Moḥammad-Ṭāher Vaḥid Qazvini, Tāriḵ-e jahānārā-ye ʿabbāsi, ed. S. M. Ṣādeq, Tehran, 2004.

Moḥammad-Yusef Vāleh Qazvini, Ḵold-e barin: Ḥadiqa-ye šešom o haftom az rawża-ye haštom, ed. M.-R. Naṣiri, Tehran, 2001.

Studies and catalogues.

J. Aumer, Die persischen Handschriften der K. Hof- und Staatsbibliothek in Muenchen, Munich, 1866.

Y. E. Bregel and C. A. Storey, Persidskaya literatura: Bio-Bibliographicheskiĭ obzor, 3 vols., Moscow, 1972.

M. Darāyati, Fehrestvāra-ye dastnevešthā-ye Iran, 12 vols., Tehran, 2010.

B. A. Dorn, Catalogue des manuscrits et xylographes orientaux de la Bibliothèque Impériale Publique de St. Pétersbourg, St. Petersburg, 1852.

M. J. De Goeje et al., Catalogus codicum Orientalium Bibliothecae Academiae Lugduno-Batavae, 6 vols., Leiden 1851-73.

V. V. Minorsky, “Review of Persian Literature: A Bio-Bibliographical Survey, Section II, fasciculus 3. M: History of India by C. A. Storey (London: Luzac and Co., 1939),” BSOS 10/2, 1940, pp. 539-41.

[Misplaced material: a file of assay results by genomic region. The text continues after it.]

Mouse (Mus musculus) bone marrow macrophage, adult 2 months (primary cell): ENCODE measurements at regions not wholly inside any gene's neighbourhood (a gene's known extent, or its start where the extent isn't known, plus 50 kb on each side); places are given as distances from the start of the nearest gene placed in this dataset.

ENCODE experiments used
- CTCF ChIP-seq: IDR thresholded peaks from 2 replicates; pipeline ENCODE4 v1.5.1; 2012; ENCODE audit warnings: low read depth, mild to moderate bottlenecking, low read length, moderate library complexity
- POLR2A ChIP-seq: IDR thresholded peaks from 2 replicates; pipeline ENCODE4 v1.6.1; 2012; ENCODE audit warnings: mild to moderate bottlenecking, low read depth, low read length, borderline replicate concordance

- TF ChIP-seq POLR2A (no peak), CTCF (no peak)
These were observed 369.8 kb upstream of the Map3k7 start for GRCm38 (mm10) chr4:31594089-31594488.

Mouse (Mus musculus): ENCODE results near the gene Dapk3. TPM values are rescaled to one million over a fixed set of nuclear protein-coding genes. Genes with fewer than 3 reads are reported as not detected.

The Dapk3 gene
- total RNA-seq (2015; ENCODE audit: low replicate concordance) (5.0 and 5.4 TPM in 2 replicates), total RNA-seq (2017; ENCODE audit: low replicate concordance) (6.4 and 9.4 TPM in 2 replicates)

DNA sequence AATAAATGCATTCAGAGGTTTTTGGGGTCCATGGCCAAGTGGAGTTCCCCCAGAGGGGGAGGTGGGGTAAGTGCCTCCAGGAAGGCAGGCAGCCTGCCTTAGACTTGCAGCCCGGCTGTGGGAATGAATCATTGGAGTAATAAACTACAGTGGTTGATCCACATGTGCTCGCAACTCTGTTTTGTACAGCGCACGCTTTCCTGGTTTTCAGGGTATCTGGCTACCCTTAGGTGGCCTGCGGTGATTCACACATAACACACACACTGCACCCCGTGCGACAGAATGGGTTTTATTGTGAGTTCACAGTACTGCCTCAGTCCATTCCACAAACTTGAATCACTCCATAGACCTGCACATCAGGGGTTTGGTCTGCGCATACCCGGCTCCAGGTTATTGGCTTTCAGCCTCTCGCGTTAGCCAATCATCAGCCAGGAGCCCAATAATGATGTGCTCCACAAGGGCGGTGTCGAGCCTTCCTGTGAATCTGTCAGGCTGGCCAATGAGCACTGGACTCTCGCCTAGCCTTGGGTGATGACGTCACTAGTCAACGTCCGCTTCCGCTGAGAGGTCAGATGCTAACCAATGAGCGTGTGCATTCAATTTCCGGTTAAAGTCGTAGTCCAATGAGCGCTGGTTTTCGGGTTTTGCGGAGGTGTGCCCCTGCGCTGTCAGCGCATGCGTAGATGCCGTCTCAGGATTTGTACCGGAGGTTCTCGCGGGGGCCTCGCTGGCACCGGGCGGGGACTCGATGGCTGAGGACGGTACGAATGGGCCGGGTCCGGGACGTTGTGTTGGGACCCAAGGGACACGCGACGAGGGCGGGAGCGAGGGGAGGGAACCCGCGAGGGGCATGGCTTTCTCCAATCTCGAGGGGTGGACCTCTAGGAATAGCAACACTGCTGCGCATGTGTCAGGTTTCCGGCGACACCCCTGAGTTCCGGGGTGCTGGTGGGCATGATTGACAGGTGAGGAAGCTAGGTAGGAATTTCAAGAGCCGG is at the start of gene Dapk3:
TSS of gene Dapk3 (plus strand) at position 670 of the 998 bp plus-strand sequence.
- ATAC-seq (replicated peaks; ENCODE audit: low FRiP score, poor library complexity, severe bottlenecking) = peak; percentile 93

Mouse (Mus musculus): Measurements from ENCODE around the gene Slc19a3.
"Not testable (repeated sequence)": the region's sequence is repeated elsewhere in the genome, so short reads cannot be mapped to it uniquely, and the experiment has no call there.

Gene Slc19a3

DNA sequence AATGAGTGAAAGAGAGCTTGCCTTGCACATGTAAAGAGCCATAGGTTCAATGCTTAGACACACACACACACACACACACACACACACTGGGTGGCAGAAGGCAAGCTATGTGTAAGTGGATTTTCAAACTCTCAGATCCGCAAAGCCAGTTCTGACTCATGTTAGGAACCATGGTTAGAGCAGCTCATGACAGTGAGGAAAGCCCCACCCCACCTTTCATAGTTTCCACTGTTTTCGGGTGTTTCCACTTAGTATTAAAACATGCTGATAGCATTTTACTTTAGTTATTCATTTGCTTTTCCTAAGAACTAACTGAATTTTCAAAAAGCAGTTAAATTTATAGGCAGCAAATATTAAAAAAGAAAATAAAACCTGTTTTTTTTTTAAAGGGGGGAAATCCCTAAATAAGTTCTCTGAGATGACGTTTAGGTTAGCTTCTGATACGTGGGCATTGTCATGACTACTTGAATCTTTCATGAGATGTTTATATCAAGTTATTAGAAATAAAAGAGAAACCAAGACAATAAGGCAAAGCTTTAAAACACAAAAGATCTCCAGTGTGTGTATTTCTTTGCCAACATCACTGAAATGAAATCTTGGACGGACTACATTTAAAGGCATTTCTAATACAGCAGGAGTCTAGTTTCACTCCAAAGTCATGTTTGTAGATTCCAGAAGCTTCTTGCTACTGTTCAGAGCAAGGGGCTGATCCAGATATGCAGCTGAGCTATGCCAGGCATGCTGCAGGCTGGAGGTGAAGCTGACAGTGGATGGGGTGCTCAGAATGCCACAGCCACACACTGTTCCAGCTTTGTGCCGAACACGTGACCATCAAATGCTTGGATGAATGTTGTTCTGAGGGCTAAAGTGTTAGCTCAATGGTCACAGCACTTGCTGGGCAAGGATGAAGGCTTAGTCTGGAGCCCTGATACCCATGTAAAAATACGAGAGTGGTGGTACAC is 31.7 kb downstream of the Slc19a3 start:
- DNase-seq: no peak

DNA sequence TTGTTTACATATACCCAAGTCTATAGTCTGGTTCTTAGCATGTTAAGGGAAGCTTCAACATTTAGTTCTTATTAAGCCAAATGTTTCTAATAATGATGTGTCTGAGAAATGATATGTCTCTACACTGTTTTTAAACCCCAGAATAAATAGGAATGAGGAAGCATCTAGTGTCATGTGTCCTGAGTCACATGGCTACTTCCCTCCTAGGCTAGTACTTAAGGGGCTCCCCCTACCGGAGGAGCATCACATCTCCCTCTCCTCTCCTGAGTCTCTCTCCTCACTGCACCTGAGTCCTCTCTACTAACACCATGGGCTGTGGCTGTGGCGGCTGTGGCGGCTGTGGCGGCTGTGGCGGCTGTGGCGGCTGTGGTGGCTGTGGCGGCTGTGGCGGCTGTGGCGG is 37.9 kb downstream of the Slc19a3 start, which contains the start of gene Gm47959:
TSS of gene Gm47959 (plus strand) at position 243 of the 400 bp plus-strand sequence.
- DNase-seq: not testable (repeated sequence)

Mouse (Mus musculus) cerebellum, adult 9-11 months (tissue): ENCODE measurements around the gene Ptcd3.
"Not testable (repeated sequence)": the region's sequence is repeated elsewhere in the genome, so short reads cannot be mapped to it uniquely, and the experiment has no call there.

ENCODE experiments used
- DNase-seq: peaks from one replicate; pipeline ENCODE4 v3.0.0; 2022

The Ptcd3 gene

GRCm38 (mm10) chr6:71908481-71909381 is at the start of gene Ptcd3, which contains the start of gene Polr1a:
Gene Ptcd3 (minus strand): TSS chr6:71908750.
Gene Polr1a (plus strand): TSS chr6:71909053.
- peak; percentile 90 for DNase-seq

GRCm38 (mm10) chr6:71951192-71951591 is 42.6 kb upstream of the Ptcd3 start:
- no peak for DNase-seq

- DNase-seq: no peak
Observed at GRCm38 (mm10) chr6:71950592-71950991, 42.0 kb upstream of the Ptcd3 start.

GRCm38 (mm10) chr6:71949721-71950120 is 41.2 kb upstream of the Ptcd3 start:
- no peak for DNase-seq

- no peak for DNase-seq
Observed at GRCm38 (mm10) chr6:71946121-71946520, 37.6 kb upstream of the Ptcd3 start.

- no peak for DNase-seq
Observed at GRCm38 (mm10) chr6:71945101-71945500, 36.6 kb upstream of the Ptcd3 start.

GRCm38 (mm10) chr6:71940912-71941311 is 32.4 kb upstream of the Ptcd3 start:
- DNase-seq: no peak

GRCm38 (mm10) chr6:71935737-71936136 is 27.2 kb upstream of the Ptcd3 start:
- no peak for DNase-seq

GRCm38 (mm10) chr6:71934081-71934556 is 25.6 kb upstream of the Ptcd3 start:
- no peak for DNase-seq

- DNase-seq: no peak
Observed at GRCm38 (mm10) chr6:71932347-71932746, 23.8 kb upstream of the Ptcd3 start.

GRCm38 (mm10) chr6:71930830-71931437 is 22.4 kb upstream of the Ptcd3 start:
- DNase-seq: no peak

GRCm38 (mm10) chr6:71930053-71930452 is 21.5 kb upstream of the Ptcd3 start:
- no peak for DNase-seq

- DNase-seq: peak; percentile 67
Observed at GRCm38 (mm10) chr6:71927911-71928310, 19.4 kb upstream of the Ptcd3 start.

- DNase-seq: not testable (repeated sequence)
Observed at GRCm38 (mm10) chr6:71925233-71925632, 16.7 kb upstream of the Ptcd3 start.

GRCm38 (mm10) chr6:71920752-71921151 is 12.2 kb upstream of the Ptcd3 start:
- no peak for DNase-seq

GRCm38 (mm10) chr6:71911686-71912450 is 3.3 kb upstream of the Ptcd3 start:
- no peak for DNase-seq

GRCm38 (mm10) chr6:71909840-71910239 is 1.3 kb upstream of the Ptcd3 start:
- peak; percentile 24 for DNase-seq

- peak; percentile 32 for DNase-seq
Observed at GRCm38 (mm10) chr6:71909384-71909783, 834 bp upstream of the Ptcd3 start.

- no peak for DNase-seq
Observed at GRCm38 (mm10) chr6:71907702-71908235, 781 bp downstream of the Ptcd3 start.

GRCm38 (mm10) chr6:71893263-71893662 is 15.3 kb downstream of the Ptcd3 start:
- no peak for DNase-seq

W. H. Morley, A Descriptive Catalogue of the Historical Manuscripts in the Arabic and Persian Languages Preserved in the Library of the Royal Asiatic Society of Great Britain and Ireland, London 1854.

A. A. Romaskevich, “Iranskie istochniki po istoriĭ Turkmen XVI-XIX vv.,” in S. L. Volina et al., eds., Materialy po istorii Turkmen i Turkmenii, 2 vols., Moscow, 1938-39, II, pp. 7-22.

F. Teufel, “Sendschreiben von Dr. Franz Teufel an Prof. H. L. Fleischer,” ZDMG 36, 1882, pp. 89-96.

(Kioumars Ghereghlou)

Originally Published: July 18, 2016

Last Updated: July 18, 2016

Cite this entry:

Kioumars Ghereghlou, “EṢFAHĀNI, MOḤAMMAD MAʿṢUM,” Encyclopædia Iranica, online edition, 2016, available at http://www.iranicaonline.org/articles/esfahani-mohammad-masum (accessed on 19 July 2016).